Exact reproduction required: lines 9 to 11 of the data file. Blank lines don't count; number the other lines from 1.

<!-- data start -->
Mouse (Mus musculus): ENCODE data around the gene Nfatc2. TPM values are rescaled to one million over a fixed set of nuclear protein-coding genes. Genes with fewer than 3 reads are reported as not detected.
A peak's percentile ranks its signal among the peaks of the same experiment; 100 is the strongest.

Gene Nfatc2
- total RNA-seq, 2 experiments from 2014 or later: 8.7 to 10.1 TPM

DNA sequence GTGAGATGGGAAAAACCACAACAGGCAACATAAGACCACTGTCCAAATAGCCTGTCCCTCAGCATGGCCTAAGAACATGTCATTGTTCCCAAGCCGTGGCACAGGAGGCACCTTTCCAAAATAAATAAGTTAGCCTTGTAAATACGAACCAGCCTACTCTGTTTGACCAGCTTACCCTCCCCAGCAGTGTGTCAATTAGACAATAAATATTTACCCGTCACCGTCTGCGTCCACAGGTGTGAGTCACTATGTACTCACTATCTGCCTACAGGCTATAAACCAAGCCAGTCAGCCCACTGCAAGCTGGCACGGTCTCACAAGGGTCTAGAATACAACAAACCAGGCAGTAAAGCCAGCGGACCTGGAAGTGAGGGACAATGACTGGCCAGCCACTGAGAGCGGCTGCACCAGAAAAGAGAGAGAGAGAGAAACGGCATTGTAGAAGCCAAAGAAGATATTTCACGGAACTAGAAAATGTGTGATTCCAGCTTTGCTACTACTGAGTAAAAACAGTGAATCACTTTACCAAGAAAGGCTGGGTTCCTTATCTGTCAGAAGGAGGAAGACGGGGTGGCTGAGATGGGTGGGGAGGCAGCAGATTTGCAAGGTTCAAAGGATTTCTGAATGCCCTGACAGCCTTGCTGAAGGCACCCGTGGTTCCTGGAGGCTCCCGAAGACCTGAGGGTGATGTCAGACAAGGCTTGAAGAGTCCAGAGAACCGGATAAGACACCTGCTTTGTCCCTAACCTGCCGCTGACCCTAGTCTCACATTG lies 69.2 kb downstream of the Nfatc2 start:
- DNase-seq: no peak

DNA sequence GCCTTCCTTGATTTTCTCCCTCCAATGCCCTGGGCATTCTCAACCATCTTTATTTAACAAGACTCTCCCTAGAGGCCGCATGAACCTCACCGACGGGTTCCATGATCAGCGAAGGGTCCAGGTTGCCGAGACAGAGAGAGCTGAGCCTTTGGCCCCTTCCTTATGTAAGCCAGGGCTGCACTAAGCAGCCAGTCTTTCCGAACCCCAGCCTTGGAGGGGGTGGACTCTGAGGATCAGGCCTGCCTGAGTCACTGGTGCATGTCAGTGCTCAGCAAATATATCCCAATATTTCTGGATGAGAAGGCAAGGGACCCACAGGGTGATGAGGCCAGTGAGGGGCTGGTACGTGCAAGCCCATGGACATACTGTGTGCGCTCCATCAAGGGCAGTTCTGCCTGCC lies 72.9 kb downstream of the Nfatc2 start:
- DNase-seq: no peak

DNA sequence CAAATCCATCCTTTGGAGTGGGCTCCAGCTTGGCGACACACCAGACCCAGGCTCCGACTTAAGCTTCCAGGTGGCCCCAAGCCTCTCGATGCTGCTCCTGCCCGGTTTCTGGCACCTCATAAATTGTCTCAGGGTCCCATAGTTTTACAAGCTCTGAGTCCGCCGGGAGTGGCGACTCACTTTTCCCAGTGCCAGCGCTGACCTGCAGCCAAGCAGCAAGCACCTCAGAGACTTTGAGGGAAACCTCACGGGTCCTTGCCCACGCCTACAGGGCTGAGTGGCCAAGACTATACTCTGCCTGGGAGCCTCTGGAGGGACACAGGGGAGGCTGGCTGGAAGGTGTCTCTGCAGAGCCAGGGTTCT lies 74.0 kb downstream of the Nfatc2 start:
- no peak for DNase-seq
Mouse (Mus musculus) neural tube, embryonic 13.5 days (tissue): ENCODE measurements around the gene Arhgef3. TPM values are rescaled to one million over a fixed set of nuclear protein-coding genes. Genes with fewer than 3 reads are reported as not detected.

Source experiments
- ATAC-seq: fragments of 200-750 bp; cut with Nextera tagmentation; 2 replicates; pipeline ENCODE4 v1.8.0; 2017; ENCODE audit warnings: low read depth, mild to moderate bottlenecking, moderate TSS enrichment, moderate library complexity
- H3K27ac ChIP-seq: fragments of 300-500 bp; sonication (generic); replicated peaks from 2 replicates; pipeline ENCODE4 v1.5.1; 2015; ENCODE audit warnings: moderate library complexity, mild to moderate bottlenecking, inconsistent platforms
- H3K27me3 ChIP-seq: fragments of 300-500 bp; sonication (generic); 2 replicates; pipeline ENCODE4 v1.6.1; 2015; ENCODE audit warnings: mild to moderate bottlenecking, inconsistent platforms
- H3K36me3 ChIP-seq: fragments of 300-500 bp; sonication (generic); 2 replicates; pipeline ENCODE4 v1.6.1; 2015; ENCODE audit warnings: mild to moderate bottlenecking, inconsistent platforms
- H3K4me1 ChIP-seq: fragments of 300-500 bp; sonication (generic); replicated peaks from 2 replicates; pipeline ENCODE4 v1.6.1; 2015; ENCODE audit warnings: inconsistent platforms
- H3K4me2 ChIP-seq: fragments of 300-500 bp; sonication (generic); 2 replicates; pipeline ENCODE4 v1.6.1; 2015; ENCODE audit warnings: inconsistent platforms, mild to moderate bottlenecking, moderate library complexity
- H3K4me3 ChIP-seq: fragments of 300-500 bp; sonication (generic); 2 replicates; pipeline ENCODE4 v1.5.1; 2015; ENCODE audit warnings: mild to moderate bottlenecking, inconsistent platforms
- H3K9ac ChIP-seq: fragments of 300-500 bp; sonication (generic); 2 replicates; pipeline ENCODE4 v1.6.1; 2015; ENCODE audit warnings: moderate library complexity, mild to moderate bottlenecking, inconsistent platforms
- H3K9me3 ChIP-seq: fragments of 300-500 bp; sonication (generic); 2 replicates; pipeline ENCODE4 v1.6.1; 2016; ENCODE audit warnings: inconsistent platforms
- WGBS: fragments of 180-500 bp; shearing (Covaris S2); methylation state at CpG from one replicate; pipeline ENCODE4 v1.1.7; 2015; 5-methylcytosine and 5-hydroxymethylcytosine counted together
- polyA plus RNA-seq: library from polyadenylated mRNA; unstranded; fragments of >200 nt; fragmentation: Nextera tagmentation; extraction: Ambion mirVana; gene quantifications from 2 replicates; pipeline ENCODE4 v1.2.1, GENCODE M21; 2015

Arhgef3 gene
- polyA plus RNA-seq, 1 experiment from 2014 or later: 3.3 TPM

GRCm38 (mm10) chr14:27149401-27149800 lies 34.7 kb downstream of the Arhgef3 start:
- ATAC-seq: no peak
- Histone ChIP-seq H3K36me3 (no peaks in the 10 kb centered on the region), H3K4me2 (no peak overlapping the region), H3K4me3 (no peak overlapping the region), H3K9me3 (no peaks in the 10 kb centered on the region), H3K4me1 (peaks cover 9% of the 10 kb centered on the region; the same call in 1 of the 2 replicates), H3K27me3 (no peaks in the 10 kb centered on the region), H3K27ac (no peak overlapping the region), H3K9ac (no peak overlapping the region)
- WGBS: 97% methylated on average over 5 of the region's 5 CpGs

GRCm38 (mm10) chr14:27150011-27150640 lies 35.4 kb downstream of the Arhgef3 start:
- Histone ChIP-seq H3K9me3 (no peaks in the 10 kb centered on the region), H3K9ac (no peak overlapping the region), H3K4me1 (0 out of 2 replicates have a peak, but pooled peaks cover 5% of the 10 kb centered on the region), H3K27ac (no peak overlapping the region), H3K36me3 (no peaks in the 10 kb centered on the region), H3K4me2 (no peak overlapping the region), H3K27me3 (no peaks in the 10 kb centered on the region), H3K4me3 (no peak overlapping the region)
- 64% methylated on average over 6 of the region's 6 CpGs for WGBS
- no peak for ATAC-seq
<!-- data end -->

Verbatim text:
DNA sequence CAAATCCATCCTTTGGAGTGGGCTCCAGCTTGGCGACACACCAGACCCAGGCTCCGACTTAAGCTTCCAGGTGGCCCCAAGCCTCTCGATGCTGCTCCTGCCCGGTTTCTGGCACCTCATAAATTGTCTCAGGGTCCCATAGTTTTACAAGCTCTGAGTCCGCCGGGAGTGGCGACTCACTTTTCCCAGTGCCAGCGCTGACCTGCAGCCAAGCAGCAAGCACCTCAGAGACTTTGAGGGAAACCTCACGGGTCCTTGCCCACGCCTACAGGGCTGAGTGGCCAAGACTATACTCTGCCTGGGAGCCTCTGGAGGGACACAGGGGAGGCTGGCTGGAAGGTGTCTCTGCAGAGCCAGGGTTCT lies 74.0 kb downstream of the Nfatc2 start:
- no peak for DNase-seq
Mouse (Mus musculus) neural tube, embryonic 13.5 days (tissue): ENCODE measurements around the gene Arhgef3. TPM values are rescaled to one million over a fixed set of nuclear protein-coding genes. Genes with fewer than 3 reads are reported as not detected.